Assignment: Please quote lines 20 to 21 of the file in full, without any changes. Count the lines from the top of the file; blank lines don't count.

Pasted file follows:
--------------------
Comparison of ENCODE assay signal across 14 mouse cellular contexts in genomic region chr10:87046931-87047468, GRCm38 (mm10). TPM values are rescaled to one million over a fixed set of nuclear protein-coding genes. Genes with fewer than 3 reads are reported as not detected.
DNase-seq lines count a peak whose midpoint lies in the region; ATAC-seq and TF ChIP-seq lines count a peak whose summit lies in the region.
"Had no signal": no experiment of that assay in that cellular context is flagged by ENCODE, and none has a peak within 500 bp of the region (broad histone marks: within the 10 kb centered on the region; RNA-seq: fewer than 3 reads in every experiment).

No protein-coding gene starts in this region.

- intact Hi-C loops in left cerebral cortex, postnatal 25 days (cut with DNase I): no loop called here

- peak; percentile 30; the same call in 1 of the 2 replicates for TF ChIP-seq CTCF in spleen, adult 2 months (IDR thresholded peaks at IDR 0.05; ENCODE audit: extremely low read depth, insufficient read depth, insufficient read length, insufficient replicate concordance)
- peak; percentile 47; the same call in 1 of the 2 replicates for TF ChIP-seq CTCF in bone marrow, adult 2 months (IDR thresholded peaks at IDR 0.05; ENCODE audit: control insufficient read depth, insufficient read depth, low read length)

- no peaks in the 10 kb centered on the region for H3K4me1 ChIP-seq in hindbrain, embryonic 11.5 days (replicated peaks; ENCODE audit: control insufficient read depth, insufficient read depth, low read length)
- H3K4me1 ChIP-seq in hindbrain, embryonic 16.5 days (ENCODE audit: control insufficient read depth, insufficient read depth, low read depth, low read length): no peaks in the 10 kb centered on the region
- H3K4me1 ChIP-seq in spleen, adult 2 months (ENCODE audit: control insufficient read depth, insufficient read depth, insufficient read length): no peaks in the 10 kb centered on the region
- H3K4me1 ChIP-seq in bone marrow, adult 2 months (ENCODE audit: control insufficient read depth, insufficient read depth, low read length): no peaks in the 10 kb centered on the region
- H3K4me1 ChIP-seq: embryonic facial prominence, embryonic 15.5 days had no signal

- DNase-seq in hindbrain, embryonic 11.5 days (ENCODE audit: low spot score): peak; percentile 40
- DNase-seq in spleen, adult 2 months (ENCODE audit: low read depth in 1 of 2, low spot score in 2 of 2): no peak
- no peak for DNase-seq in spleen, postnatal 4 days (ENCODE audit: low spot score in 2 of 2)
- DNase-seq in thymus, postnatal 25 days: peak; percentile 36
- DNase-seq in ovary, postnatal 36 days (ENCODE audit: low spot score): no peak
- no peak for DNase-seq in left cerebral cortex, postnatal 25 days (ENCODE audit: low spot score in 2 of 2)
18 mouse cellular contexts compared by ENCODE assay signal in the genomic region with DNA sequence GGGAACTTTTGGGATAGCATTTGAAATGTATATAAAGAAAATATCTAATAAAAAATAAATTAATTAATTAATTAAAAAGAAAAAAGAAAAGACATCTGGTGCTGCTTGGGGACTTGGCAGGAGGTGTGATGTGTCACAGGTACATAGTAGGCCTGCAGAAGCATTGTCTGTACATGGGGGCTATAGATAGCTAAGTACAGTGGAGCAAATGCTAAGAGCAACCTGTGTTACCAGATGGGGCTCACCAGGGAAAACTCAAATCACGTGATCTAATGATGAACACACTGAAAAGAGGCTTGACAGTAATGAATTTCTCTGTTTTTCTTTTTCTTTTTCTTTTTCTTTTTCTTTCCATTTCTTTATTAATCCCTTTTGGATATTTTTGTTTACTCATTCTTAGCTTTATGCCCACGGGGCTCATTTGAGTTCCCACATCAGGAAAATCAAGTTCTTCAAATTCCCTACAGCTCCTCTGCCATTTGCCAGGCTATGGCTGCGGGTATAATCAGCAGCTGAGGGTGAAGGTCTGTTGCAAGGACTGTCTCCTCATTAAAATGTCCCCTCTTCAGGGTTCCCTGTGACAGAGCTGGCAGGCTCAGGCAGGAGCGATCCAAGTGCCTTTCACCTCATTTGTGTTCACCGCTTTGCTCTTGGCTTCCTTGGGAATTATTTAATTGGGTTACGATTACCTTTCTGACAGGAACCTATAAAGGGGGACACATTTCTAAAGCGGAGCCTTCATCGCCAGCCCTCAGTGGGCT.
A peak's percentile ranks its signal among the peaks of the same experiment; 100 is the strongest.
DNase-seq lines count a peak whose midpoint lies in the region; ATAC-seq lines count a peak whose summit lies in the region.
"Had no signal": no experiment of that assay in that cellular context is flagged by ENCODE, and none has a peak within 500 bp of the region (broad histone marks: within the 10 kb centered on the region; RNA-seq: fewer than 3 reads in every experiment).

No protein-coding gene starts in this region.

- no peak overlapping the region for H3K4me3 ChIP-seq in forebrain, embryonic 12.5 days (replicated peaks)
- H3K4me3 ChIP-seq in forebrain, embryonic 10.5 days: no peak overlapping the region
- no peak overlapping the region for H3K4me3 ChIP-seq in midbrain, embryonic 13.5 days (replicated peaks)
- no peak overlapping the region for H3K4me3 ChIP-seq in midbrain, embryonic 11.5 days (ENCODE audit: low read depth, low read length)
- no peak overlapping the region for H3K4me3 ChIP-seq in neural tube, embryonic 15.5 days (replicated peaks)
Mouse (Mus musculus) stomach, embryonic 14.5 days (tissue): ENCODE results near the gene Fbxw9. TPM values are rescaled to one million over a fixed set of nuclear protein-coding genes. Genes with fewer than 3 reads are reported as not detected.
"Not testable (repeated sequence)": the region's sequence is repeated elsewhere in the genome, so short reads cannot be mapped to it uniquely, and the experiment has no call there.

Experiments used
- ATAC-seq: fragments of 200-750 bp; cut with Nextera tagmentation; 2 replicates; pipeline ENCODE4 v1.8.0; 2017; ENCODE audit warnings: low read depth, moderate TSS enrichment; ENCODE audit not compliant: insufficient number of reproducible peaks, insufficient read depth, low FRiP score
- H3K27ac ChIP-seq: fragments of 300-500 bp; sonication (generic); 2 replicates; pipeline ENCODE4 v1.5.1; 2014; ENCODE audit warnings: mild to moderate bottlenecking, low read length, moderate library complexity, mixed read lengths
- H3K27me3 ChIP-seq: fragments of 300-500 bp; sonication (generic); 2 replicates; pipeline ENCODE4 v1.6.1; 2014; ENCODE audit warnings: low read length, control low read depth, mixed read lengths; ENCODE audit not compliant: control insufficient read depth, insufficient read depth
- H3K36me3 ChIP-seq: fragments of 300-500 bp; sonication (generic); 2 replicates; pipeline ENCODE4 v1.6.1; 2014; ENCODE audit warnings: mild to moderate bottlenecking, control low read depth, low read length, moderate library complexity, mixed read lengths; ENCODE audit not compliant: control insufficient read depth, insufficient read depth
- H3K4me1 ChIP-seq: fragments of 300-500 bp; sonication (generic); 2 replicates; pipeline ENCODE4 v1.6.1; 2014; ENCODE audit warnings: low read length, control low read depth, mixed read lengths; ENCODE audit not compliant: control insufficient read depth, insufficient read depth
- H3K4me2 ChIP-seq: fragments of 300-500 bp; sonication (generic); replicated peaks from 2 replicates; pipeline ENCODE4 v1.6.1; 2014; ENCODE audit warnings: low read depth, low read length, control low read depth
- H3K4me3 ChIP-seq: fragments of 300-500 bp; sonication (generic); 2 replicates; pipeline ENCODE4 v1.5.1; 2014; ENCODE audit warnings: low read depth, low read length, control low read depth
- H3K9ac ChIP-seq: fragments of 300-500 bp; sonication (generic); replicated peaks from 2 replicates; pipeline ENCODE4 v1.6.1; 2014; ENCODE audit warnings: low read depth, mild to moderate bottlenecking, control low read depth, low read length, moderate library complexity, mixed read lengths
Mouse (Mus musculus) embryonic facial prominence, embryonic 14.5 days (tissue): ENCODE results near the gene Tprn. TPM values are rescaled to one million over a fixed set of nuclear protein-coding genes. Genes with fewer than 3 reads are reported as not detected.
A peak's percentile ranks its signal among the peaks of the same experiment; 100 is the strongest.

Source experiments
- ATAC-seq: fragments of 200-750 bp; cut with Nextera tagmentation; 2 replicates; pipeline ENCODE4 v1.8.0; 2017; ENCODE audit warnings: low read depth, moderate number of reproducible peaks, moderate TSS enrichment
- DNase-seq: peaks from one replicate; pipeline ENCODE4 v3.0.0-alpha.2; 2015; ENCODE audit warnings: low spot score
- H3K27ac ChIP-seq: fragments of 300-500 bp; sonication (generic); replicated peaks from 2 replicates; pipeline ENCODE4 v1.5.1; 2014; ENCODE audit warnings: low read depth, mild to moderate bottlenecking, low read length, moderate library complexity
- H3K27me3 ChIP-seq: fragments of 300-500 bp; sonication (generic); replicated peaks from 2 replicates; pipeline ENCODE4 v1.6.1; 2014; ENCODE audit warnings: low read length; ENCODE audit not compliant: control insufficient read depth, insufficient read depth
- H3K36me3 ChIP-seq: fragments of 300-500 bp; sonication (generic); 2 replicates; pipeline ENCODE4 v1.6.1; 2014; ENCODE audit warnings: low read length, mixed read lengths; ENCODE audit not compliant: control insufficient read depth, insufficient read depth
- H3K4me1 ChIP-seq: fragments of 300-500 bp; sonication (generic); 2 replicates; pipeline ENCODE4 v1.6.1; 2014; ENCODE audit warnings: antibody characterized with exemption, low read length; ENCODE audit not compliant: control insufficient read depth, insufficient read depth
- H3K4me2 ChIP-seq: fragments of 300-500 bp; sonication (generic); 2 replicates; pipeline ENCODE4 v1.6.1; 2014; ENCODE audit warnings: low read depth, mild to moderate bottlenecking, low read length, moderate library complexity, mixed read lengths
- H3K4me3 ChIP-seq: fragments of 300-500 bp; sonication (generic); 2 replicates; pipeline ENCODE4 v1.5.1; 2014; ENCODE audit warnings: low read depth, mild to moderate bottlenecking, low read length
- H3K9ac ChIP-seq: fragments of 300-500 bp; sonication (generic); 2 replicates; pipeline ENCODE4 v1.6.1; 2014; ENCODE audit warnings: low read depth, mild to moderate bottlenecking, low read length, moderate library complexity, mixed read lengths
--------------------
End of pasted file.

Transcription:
A peak's percentile ranks its signal among the peaks of the same experiment; 100 is the strongest.
DNase-seq lines count a peak whose midpoint lies in the region; ATAC-seq lines count a peak whose summit lies in the region.